Currently, AfriChild is in the final stages of developing its new Strategic Plan (2021-2026). The new plan will guide the direction the institution takes in the next five years.

Speaking at the meeting, Timothy Opobo, Executive Director, AfriChild, called on staff to espouse the values of teamwork, commitment and leadership so that AfriChild can continue shining as a Centre of Excellence in child-focused research not only in Uganda but the entire region and continent.


Children are at risk of being the biggest victims of COVID19 unless urgent action is taken to develop and implement evidence based interventions to respond to their needs.

That is why, we are mentoring a new crop of child focused researchers to undertake rigorous child focused research which will be used to inform policy makers and programme implementers.

#COVID19 has impacted negatively on children. Numerous studies done so far indicate that cases of child abuse, teenage pregnancy, child labour, violence against children are at all time high.

And as children continue to be out of school, some may never get an opportunity to complete their education.

Aware of these challenges, early this week, we selected 30 child focused researchers from seven universities in Uganda and we are taking them through a rigorous scientific writing workshop to develop, strengthen their skills and competencies in research.

The 5 day training will equip the researchers with the skills on how to bring to the fore key issues affecting children during and post the pandemic.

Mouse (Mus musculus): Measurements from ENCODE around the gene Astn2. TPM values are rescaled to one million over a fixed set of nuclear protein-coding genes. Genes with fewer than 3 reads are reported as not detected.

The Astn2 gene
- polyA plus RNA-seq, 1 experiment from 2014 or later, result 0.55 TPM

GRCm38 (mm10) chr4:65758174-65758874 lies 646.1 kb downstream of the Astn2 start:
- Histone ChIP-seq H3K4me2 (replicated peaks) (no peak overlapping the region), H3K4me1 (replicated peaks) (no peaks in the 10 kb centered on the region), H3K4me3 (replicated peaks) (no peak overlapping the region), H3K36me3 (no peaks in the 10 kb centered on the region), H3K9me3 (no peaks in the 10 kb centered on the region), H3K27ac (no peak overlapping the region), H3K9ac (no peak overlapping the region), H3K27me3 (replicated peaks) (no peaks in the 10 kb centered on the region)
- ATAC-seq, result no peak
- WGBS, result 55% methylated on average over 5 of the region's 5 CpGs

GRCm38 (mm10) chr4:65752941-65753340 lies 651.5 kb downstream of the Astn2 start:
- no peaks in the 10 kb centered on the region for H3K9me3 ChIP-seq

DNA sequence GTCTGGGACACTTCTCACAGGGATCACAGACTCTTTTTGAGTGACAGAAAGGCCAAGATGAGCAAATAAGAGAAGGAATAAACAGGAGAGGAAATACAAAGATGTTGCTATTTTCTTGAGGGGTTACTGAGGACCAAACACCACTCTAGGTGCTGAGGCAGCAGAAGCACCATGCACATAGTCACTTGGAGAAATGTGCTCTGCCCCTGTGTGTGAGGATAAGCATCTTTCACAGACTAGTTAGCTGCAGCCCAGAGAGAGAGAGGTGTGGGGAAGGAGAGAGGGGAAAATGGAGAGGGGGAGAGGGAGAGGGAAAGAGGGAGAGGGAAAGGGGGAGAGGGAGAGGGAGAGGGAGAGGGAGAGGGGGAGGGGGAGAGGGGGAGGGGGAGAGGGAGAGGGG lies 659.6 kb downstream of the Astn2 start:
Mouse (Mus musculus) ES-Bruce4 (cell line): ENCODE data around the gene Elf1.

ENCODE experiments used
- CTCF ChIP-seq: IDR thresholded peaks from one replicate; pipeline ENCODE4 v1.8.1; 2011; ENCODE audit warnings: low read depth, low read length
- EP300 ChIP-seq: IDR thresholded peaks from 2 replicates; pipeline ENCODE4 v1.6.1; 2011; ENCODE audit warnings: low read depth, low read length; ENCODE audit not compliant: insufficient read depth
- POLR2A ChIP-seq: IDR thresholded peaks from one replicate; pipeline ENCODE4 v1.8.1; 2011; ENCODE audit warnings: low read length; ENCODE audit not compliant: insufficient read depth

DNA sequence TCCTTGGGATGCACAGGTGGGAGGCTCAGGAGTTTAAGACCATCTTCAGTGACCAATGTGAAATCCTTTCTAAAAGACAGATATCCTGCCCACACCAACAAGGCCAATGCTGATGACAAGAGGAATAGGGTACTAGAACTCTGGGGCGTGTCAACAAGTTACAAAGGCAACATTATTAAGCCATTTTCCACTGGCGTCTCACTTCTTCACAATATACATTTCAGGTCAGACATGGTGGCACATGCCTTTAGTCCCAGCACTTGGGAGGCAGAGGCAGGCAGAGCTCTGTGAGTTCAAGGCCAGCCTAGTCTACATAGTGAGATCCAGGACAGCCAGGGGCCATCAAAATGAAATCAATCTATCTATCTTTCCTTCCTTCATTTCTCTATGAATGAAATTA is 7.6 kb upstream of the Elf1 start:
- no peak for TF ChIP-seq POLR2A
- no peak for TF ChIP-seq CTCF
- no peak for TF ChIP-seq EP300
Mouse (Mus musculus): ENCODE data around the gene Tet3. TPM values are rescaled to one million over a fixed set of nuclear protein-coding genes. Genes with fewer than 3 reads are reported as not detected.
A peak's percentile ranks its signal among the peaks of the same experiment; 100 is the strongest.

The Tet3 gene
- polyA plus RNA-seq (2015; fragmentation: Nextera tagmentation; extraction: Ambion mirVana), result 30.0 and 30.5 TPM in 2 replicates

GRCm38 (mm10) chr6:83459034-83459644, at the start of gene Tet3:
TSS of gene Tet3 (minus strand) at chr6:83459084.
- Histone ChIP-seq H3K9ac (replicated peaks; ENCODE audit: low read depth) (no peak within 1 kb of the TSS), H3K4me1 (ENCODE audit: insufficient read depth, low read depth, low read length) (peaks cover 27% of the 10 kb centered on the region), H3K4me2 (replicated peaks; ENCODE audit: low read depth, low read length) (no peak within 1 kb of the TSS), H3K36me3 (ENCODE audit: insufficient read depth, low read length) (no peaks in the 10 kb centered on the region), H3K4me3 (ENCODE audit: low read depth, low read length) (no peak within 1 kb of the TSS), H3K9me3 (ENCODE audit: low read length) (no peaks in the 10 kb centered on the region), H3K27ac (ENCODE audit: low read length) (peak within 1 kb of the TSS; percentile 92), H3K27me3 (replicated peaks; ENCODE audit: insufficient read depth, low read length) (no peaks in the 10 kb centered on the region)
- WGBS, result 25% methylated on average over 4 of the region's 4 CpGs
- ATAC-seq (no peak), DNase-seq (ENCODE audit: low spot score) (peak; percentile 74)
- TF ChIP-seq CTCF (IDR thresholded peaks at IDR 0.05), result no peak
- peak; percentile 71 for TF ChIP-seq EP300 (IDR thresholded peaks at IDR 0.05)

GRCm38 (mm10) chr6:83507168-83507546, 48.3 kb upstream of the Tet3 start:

The virtual scientific writing workshop started on Monday and will end on Friday.

The researchers are from Makerere University, Kyambogo University, Nsamizi Training Institute, Uganda Martyrs University, Uganda Christian University, Gulu University and Muni University.

#COVID19 has disrupted the way we work and live but we shall continue to leverage technology to find solutions that support the wellbeing of children.

Let’s Foster Child Participation In Civic & Democratic Spaces

In the run up to the 2016 general elections in Uganda, many children took to using dramas, songs and poems to express their views over priorities that government should address. Across the world, we have seen youth led movements advocating for change or support of a cause spring up. In March 2018, thousands of students in the United States took to the streets to demonstrate in support of tighter gun control in what has famously come to be known as: March for Our Lives. Such movements empower children and youth with courage and confidence to participate in the civic and democratic space to advance their agenda.

When children participate in the democratic space, their concerns are easily adhered to

In Uganda, children constitute 56% of the population and yet are invisible in critical structures that affect their lives. They believe they are not valued by society and that they are seen as a burden rather than key stakeholders in their country and its future. This is illustrated by the way current cultures, systems and leadership are failing to include children, hear their views and be influenced by their experiences. Additionally, power relations between adults and children remain a key barrier to meaningful participation of children. In many countries, children are best seen as vulnerable and in need of protection, and at worst as the property of adults.

Children’s right to be heard is internationally recognized by the United Nations Convention on the Rights of the Child and the African Charter on the Rights and Welfare of the Child. Uganda ratified both laws in 1990 and 1994 respectively. These instruments provide for and accord children and young people the right to express their views freely in all matters affecting them. They also provide for these views to be given due weight in accordance with the child’s age, level of maturity and evolving capacity.

Children’s participation is crucial to ensure that governance is fit for children; their rights are not violated, that all stakeholders at different levels are held accountable to children for the provision of services and that every child is loved, protected and safe.